Digital Public Defence: Torleif Tollefsrud Gjølberg
MSc Torleif Tollefsrud Gjølberg at Institute of Clinical Medicine will be defending the thesis “Antibody-based therapeutics for treatment of eye diseases: New insights and tailored procedures” for the degree of PhD (Philosophiae Doctor).
The public defence will be held as a video conference over Zoom.
The defence will follow regular procedure as far as possible, hence it will be open to the public and the audience can ask ex auditorio questions when invited to do so.
Due to copyright reasons, an electronic copy of the thesis must be ordered from the faculty. In order for the faculty to have time to process the order, it must be received by the faculty no later than 2 days prior to the public defence. Orders received later than 2 days before the defence will not be processed. Inquiries regarding the thesis after the public defence must be addressed to the candidate.
Digital Trial Lecture – time and place
- First opponent: Professor Menna Clatworthy, University of Cambridge, UK
- Second opponent: Associate Professor Vegard Asgeir Forsaa, University of Stavanger
- Third member and chair of the evaluation committee: Associate Professor Susanne Dudman, University of Oslo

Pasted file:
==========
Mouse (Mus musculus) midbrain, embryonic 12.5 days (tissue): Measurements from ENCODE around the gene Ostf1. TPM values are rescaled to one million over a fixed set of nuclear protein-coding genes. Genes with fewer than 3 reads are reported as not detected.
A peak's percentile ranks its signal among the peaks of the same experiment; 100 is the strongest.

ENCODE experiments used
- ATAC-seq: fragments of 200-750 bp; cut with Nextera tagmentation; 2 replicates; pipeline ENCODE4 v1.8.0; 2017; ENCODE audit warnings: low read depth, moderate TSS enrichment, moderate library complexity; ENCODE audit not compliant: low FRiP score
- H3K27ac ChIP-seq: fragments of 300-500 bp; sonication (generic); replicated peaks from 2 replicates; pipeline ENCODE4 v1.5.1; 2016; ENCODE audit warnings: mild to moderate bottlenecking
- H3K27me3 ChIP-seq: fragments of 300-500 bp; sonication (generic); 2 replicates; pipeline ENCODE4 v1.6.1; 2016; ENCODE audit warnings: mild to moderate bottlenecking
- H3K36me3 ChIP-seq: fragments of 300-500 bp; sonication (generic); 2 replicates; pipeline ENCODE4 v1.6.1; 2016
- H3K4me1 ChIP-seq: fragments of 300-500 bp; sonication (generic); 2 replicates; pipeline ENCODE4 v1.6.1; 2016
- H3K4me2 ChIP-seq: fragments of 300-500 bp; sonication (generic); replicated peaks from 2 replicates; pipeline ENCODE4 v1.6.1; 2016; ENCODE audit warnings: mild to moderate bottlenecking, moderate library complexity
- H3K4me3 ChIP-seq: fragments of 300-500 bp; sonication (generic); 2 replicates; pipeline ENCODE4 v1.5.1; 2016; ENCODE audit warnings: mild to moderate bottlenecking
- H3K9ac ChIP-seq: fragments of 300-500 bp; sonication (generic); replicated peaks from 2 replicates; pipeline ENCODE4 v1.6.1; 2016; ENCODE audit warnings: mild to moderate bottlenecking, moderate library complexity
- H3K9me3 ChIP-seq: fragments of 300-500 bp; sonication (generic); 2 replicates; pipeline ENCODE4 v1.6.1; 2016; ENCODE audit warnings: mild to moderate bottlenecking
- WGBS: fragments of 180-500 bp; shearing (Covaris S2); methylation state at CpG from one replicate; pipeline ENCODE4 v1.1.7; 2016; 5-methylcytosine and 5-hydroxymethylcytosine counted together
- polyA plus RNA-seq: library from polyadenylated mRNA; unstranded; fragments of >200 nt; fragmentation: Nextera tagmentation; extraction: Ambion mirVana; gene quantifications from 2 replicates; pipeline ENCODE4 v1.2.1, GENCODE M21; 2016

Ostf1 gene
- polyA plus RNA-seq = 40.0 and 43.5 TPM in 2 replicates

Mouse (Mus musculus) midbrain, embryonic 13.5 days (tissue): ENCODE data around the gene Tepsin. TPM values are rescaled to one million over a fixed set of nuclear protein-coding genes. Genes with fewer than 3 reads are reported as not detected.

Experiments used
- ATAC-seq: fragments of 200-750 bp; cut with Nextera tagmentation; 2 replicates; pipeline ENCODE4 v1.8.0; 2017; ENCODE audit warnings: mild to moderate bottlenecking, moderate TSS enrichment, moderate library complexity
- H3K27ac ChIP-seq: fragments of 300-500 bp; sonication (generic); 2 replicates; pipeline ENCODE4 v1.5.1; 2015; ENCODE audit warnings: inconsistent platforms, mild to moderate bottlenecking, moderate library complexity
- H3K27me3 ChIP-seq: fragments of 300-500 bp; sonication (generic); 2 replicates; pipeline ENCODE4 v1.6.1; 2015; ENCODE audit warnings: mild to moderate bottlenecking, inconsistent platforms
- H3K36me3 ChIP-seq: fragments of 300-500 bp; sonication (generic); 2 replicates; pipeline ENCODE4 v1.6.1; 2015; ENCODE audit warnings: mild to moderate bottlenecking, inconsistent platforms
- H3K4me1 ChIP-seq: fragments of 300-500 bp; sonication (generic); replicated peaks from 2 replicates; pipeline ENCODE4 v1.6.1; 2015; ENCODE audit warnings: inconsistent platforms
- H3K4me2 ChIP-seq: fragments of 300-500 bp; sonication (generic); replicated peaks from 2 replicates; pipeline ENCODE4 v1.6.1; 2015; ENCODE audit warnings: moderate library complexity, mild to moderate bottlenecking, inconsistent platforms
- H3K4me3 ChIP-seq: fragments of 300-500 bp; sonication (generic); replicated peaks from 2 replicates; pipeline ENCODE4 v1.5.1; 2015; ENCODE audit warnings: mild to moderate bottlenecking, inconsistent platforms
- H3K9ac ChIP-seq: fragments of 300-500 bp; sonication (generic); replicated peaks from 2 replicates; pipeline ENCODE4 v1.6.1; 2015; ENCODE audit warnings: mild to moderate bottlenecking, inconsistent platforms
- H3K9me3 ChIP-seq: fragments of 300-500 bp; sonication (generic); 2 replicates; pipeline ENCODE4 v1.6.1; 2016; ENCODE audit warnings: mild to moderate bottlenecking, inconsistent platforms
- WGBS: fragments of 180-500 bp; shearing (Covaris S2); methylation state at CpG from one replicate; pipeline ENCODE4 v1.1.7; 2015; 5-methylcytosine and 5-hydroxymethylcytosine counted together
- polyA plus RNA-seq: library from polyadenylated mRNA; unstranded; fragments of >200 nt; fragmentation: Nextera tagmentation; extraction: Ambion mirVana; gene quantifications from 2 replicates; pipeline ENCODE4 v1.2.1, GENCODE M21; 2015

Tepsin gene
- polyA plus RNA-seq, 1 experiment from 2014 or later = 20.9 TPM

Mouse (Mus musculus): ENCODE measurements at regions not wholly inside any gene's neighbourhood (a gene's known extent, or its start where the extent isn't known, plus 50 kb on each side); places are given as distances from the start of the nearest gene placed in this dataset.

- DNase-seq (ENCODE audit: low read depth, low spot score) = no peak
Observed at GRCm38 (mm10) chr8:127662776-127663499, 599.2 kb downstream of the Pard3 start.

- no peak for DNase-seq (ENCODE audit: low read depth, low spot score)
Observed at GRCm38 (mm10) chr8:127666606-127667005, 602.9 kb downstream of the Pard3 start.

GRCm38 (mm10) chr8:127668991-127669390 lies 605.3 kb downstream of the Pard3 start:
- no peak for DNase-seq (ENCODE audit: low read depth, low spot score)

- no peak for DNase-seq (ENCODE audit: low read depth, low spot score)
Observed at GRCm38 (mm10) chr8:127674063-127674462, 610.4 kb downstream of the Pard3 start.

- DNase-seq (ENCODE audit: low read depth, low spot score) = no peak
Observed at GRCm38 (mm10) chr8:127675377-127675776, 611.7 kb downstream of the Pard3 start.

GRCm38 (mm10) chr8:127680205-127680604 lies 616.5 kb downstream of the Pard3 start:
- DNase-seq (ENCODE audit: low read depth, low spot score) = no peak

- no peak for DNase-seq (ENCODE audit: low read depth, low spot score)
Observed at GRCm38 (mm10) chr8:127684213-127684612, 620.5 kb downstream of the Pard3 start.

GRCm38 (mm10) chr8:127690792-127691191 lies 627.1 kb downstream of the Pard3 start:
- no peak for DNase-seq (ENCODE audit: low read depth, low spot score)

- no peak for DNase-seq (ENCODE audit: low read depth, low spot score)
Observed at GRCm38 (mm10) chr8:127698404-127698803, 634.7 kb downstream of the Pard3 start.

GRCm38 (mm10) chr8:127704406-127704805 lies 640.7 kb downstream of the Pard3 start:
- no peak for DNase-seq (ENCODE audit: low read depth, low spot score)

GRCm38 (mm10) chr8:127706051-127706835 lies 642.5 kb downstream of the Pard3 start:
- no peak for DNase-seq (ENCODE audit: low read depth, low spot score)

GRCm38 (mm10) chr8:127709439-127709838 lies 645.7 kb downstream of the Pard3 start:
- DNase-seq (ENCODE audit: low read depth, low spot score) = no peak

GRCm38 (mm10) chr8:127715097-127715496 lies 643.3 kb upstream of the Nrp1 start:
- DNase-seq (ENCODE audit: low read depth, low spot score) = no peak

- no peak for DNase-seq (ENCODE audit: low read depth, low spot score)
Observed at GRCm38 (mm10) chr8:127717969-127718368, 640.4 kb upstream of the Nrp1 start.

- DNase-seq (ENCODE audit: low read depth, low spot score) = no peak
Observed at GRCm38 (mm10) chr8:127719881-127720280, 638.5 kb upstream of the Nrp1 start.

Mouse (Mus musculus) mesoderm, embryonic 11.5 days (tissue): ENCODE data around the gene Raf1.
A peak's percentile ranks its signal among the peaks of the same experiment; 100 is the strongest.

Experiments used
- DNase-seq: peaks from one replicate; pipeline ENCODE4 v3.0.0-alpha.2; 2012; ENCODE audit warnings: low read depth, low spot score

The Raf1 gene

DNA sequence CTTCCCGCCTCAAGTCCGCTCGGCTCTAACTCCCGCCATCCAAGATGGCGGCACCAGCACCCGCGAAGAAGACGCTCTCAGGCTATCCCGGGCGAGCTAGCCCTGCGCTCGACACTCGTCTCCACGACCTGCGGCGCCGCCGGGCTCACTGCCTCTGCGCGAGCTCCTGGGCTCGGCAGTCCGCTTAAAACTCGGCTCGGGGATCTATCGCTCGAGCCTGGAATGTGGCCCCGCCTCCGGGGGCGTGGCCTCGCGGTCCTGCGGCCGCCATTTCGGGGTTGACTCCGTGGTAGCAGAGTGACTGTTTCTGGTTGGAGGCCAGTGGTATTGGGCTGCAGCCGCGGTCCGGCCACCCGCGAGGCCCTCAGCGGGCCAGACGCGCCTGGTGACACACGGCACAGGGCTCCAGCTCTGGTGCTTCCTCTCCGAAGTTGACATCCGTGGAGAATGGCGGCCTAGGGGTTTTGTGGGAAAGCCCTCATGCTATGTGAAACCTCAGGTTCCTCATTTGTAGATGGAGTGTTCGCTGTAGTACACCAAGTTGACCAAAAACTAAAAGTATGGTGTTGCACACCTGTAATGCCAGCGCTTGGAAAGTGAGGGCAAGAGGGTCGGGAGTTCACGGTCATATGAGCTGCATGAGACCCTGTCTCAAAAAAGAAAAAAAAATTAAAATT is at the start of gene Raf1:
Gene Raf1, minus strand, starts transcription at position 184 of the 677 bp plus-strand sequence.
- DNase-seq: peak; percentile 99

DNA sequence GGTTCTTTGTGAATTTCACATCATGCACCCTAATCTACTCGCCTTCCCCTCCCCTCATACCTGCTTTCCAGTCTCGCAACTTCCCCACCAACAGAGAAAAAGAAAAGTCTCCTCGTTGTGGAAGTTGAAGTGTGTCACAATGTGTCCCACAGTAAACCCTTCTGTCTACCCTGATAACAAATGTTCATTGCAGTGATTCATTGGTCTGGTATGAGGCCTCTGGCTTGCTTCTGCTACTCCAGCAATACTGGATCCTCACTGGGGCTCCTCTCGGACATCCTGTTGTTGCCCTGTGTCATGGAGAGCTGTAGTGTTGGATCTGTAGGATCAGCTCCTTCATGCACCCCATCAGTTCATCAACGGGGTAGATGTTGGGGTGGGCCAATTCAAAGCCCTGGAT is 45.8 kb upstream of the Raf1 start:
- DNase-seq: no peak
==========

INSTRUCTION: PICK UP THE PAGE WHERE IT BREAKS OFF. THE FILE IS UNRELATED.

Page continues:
Chair of the Defence
Professor Emeritus Frode Vartdal, University of Oslo
Professor Jan Terje Andersen, University of Oslo
Several eye diseases are driven by pathological neovascularization, and are treated by injection of antibody-based therapeutics directed against angiogenic factors directly into the eye. However, recommended injection practices are sub-optimal, and result in drug wastage and a chance of complications for the patient. Furthermore, all available therapeutics bind the same angiogenic molecule, and not all patients respond well to treatment.
In his doctoral thesis, Torleif Tollefsrud Gjølberg together with colleagues tackle various aspects of these problems.
In the clinical setting, they established pharmaceutical compounding of the relevant therapeutics. The resulting procedure is now implemented in several hospitals, where it increases patient safety while reducing both the time spent per patient and associated costs.
In the preclinical setting, they studied how different antibody designs are transported by cells and in animals. The results inform on how therapeutics behave in our bodies, and have implications on how to design future therapeutics.
The researchers also used experimental antibodies in a disease model, and through that revealed a possible new target for therapy. This could pave the way for new treatment, to treat patients who as of today lack options.
Overall, the presented discoveries may lay the foundation for improved treatment of eye diseases.
Contact the research support staff.